Under the Federal Communications Commission’s old rules, consumers could forbid Internet providers from sharing personal information, such as app and browsing histories, mobile location data and other information generated while using the Internet, but yesterday in a party line vote (aren’t they all party line votes these days) the House of Representatives have struck down that ruling.
So what does this mean? This means if you have Verizon, Comcast, or one of the many other internet providers they can share such information as app usage, your browsing history (Nelson is going to have a lot of Porn Hub pop up ads now), mobile location and more than likely shopping habits with advertisers. The Washington Post also says they can share your Social Security number but no, they can’t there are restrictions on how companies who obtain your SSN and what they can do with them, so at least you’re safe there.
However, though this isn’t the best news it isn’t the doom and gloom the Post is making it out to be. If you use Google, Facebook, Twitter, and various other search engines and social site then this information has already been shared a million times over.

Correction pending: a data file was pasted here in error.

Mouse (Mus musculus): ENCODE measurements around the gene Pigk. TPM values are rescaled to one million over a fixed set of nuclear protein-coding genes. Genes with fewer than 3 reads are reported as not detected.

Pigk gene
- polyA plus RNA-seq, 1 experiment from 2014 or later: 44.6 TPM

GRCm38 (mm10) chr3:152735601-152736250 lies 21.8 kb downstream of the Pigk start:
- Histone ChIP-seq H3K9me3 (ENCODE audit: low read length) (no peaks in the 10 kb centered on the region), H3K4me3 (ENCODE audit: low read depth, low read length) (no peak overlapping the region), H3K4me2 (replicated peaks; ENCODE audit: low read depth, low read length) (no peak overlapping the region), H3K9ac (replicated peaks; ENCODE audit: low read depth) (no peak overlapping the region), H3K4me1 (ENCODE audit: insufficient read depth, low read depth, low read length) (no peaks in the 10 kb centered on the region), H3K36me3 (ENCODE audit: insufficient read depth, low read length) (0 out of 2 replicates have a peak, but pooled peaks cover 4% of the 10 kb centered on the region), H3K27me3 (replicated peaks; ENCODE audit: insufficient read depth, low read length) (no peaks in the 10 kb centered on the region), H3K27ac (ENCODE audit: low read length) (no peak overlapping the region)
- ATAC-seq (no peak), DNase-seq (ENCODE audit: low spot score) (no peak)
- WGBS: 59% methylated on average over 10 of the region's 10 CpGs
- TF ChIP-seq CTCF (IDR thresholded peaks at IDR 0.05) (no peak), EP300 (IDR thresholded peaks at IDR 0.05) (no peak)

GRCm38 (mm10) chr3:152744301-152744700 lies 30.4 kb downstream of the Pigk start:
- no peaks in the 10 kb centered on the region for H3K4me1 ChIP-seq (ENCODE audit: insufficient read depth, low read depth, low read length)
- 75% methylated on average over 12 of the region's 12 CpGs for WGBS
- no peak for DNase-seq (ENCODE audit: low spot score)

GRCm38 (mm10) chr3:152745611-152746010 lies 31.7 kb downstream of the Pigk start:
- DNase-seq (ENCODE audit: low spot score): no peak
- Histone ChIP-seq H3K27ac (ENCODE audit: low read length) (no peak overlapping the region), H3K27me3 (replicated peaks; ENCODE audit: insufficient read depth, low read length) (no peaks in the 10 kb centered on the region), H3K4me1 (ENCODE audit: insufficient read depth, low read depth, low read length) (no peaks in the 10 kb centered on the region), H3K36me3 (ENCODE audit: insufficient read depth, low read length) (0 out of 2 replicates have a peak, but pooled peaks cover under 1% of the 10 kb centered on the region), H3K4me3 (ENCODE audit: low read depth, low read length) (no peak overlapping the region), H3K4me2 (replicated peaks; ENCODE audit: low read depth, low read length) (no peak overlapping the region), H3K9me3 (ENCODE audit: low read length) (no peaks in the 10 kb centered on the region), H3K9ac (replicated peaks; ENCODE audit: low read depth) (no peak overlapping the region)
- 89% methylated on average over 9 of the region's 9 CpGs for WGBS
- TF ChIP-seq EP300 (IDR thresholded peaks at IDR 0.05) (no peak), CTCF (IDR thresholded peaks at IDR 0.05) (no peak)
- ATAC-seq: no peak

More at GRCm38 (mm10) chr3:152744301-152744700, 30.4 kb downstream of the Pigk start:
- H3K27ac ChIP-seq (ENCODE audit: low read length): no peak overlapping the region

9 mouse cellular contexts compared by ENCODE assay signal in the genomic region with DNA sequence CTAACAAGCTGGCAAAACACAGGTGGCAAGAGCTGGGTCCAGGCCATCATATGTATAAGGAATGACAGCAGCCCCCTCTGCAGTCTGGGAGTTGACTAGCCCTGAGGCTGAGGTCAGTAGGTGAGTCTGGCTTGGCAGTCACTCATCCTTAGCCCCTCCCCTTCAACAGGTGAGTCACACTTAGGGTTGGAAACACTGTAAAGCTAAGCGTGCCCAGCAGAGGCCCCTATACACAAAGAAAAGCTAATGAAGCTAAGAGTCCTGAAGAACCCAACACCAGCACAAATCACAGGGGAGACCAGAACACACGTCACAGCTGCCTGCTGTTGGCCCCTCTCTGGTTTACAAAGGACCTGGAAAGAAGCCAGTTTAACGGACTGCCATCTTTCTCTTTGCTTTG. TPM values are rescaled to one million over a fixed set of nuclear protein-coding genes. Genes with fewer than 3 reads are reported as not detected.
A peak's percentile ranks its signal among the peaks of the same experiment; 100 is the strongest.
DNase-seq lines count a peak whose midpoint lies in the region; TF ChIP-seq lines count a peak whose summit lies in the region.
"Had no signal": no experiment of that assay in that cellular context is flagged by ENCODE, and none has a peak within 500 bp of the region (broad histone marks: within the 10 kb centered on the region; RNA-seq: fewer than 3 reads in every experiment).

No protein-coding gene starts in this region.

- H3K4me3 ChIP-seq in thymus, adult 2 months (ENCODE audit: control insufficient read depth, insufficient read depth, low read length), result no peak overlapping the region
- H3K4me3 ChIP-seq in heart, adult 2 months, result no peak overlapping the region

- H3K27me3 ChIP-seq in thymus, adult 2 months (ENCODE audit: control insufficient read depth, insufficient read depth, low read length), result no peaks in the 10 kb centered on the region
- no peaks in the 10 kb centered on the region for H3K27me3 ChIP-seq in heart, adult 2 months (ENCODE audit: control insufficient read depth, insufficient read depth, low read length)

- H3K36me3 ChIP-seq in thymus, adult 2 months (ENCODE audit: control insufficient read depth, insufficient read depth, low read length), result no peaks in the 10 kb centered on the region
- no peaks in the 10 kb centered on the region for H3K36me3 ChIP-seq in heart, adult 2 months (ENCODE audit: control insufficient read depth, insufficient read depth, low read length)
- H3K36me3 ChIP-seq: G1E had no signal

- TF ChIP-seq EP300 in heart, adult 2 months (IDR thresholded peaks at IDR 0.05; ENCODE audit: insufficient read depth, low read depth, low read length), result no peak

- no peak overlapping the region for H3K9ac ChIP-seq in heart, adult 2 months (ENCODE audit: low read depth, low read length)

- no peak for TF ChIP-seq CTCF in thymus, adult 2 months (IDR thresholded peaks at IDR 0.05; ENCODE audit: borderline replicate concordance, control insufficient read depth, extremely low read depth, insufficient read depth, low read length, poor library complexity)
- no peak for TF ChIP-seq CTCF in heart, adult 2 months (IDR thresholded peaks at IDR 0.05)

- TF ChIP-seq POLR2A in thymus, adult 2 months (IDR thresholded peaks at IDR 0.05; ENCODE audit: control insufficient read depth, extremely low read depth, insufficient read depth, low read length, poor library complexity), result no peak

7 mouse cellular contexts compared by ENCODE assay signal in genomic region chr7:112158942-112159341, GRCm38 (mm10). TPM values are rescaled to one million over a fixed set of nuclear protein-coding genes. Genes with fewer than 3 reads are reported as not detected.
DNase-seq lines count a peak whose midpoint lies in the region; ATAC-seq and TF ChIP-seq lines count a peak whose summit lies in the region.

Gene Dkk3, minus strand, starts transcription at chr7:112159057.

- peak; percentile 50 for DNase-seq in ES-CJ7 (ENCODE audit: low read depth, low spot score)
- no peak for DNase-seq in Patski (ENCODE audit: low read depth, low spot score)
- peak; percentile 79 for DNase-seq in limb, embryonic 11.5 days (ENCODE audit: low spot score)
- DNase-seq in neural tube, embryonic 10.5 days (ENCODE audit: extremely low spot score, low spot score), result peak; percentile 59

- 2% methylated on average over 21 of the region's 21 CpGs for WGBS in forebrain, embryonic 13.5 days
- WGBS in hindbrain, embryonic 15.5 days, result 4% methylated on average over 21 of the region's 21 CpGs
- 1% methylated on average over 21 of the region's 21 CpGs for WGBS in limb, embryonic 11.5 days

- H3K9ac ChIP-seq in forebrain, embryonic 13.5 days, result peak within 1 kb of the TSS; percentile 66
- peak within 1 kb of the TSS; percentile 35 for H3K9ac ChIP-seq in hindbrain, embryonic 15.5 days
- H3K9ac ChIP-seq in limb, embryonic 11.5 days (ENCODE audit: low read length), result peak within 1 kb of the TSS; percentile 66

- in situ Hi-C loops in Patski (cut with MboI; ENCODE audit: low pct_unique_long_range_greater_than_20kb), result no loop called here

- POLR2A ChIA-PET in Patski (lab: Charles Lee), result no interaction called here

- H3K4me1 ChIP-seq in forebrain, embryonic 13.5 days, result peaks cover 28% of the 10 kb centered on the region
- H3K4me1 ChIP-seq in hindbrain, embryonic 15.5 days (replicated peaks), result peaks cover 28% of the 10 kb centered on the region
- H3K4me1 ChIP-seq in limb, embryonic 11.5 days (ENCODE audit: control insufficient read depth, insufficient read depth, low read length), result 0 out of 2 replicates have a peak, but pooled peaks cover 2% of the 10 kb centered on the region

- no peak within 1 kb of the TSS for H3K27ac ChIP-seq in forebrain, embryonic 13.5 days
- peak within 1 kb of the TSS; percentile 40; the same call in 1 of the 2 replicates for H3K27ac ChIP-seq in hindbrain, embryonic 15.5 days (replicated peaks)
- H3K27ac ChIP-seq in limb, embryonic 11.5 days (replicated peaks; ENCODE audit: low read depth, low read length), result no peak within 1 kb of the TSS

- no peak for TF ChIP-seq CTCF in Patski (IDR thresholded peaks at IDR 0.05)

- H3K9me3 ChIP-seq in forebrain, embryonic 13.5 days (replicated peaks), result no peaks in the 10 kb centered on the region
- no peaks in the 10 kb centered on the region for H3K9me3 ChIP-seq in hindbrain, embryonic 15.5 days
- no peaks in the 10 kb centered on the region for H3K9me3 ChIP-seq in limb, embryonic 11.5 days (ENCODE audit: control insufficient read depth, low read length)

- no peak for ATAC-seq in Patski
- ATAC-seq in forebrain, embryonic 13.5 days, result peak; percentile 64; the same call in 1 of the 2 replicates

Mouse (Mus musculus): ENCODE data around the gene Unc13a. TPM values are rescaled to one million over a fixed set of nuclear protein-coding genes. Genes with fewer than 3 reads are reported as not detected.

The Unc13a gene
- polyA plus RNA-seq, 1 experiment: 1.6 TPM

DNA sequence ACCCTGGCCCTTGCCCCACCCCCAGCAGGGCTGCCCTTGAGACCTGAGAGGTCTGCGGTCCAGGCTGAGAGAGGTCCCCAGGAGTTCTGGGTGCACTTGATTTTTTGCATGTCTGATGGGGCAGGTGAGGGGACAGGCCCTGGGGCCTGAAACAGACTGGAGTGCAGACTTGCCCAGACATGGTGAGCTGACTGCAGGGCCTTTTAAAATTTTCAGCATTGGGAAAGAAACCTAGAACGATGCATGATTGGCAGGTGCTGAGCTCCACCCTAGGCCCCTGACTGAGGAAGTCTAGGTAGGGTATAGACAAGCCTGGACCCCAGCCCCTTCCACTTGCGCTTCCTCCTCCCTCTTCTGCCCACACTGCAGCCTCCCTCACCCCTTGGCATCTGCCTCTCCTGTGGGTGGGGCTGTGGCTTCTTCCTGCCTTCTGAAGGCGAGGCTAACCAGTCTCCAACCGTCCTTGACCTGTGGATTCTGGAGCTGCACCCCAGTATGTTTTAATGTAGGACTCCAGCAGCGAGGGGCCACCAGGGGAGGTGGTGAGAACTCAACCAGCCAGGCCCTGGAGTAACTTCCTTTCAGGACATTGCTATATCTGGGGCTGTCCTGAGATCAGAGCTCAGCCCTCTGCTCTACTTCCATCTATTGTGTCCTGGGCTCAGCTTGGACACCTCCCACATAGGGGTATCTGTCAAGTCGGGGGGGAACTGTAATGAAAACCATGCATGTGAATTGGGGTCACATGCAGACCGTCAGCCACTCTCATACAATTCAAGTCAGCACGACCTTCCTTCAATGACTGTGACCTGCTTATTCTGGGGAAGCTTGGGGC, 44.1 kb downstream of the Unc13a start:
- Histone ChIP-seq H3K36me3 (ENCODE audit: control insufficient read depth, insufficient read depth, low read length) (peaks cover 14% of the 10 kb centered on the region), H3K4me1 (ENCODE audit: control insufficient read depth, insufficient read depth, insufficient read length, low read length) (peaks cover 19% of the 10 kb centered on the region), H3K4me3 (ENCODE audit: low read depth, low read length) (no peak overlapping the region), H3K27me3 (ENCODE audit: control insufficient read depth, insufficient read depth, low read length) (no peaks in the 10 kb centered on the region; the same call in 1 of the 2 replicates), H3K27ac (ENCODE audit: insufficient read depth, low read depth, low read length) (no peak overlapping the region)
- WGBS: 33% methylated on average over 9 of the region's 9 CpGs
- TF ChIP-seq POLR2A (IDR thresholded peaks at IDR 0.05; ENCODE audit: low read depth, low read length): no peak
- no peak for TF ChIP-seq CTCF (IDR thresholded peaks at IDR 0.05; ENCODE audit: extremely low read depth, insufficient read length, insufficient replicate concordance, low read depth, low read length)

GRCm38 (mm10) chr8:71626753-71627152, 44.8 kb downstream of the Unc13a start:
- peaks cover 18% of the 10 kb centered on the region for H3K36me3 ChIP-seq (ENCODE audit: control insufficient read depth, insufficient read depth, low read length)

We, like many other sites out there use Google Ad Sense to generate income (very little income mind you) and have you ever noticed those ads seem to be things right up your alley? That’s because when you search for Logan on Blu Ray Google remembers that and will target ads at you in these ad bars that sites have. Same with Facebook, ever notice while using Facebook you’ll see an ad for something you just looked for on Amazon or eBay? Same thing. So now this bill, which is expected to be signed by President Trump, will allow your provider to do the same thing. This probably means more junk mail sent to you email (thank god I never use my Verizon email) and more targeted pop-ups, an annoyance for sure, but in this era of selfies, Snapchat, and Instagram, people share way too much of themselves to begin with, and as I said, Google and Facebook have been doing this to you for a while now anyways.
There is one alarming thought to this, and I hope that this is just the Post trying to scare it’s older readers (because let’s face it, no one reads the Post anymore) this could lead to Republicans trying to change America’s stance on Net Neutrality. A quick overview on Net Neutrality is basically it stops providers from blocking access to sites as well as throttling you internet speed if you’re using a lot of data, or charging streaming sites such as Netflix or YouTube. Now this would be very alarming, but I don’t think it would fly with constituents given that most of us voting populous are tech savvy enough to know this is really bad and could flood our Representatives with letters telling them not to vote against Net Neutrality, which is what helped the last time this came up for a vote.
We’ll keep an eye on this closely to see what, if any, actual events occur because of this vote so make sure you’re checking back with us. So what do you think about all of this? Let us know in the comments below.